Non-Domination and Egalitarian Welfare Politics

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Non-Domination and Egalitarian Welfare Politics. / Halldenius, Lena.

I: Ethical Theory and Moral Practice, Vol. 1, Nr. 3, 1998.

Forskningsoutput: TidskriftsbidragArtikel i vetenskaplig tidskrift

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TY - JOUR

T1 - Non-Domination and Egalitarian Welfare Politics

AU - Halldenius, Lena

PY - 1998

Y1 - 1998

N2 - Recently in the debate over the nation state and particularly the welfare state, new (or perhaps one should say ”recycled”) arguments have come into play, possibly as a consequence of an overall shift of focus in political philosophy. Critics of the welfare state was previously most concerned with what they saw as violations of individual property rights, that is, arguments concerning the philosophical grounds of the welfare state. Now in the wake of a renewed interest in citizenship and the viability of the nation state as such, questions concerning the sustainability of the welfare state have arisen anew, that is, arguments about the consequences of a welfare state, and not any consequences but its civic consequences. The worry has two components: 1. The welfare state idea, concerned as it is with justice claims that citizens can level against the state and each other is antagonistic and threatens to destroy those very sentiments of loyalty that are necessary to sustain it. 2. The welfare state is too vast and centralized to be able to foster public identification and will leave its citizens feeling powerless and disenchanted. One of several spokespersons for these concerns is Michael J. Sandel who, in his latest book Democracy’s Discontent (1996), in the aftermath of the liberal-communitarian debate believes himself to be reviving the republican tradition with its emphasis on civic virtues. In this article I will, first, argue that Sandel not only misdiagnoses the republican tradition but that his position is actually, and contrary to his own opinion, worse equipped to deal with solidarity and social vulnerability than welfare state theories. Working from a radicalization of Philip Pettit’s republican reconceptualization of ”freedom” as non-domination, I will, secondly, argue for those connections between this notion and strong claims about social justice that Pettit believes are not there.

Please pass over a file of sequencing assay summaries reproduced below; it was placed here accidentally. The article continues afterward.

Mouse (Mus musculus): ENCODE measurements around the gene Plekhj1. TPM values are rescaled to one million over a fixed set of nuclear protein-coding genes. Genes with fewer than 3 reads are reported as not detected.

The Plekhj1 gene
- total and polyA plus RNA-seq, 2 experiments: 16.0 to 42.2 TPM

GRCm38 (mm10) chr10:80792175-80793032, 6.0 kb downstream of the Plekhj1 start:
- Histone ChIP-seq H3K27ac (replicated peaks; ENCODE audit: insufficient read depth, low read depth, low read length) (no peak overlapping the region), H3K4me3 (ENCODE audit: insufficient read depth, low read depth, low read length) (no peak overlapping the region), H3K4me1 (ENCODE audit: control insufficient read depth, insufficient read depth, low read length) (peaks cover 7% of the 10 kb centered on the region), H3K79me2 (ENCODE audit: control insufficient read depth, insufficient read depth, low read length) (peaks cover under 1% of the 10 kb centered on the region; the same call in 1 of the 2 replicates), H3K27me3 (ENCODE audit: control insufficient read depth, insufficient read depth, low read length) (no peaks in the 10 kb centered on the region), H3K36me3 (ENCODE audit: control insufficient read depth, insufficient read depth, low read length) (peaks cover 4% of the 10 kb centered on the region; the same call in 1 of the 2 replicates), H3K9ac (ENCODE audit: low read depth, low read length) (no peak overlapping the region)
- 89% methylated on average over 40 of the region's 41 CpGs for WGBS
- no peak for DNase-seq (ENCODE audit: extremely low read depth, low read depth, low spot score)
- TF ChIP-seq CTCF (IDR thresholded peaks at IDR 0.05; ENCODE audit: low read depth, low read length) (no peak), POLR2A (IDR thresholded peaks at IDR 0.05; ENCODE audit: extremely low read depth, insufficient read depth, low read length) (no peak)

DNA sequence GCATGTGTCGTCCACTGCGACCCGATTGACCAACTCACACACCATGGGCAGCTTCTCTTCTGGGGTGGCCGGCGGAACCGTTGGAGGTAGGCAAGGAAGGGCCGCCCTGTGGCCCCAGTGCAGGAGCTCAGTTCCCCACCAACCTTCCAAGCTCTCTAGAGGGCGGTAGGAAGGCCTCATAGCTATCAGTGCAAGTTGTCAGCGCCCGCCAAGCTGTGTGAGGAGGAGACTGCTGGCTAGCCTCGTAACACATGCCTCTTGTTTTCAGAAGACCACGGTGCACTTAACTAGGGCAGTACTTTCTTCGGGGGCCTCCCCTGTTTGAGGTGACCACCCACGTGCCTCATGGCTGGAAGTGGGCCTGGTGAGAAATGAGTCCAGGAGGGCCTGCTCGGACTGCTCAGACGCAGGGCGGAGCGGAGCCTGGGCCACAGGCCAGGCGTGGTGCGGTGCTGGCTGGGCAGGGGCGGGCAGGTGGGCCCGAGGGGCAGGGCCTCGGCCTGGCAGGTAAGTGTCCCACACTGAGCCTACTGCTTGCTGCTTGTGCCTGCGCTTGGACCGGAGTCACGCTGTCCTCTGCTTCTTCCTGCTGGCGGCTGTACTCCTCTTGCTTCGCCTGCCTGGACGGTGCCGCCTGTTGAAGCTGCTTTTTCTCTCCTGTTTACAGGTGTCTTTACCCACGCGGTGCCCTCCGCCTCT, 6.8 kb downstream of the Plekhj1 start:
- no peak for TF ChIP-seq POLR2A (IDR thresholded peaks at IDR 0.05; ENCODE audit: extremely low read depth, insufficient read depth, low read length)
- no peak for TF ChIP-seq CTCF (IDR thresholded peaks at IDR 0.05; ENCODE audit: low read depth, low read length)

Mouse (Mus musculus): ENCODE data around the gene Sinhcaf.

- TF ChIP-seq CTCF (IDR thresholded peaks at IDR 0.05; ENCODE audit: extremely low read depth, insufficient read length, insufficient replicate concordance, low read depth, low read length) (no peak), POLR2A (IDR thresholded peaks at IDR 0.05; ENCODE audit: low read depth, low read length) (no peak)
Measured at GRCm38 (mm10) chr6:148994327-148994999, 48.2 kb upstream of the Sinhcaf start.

AB - Recently in the debate over the nation state and particularly the welfare state, new (or perhaps one should say ”recycled”) arguments have come into play, possibly as a consequence of an overall shift of focus in political philosophy. Critics of the welfare state was previously most concerned with what they saw as violations of individual property rights, that is, arguments concerning the philosophical grounds of the welfare state. Now in the wake of a renewed interest in citizenship and the viability of the nation state as such, questions concerning the sustainability of the welfare state have arisen anew, that is, arguments about the consequences of a welfare state, and not any consequences but its civic consequences. The worry has two components: 1. The welfare state idea, concerned as it is with justice claims that citizens can level against the state and each other is antagonistic and threatens to destroy those very sentiments of loyalty that are necessary to sustain it. 2. The welfare state is too vast and centralized to be able to foster public identification and will leave its citizens feeling powerless and disenchanted. One of several spokespersons for these concerns is Michael J. Sandel who, in his latest book Democracy’s Discontent (1996), in the aftermath of the liberal-communitarian debate believes himself to be reviving the republican tradition with its emphasis on civic virtues. In this article I will, first, argue that Sandel not only misdiagnoses the republican tradition but that his position is actually, and contrary to his own opinion, worse equipped to deal with solidarity and social vulnerability than welfare state theories. Working from a radicalization of Philip Pettit’s republican reconceptualization of ”freedom” as non-domination, I will, secondly, argue for those connections between this notion and strong claims about social justice that Pettit believes are not there.

KW - social justice

KW - Philip Pettit

KW - Michael Sandel

KW - property

KW - non-domination

KW - freedom

KW - welfare state

KW - welfare politics

M3 - Article

VL - 1

JO - Ethical Theory and Moral Practice

JF - Ethical Theory and Moral Practice

SN - 1386-2820

IS - 3

ER -